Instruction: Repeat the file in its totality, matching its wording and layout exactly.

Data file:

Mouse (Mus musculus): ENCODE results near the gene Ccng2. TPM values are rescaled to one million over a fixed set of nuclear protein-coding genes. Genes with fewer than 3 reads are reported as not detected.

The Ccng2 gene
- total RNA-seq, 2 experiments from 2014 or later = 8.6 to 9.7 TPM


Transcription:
Mouse (Mus musculus): ENCODE results near the gene Ccng2. TPM values are rescaled to one million over a fixed set of nuclear protein-coding genes. Genes with fewer than 3 reads are reported as not detected.

The Ccng2 gene
- total RNA-seq, 2 experiments from 2014 or later = 8.6 to 9.7 TPM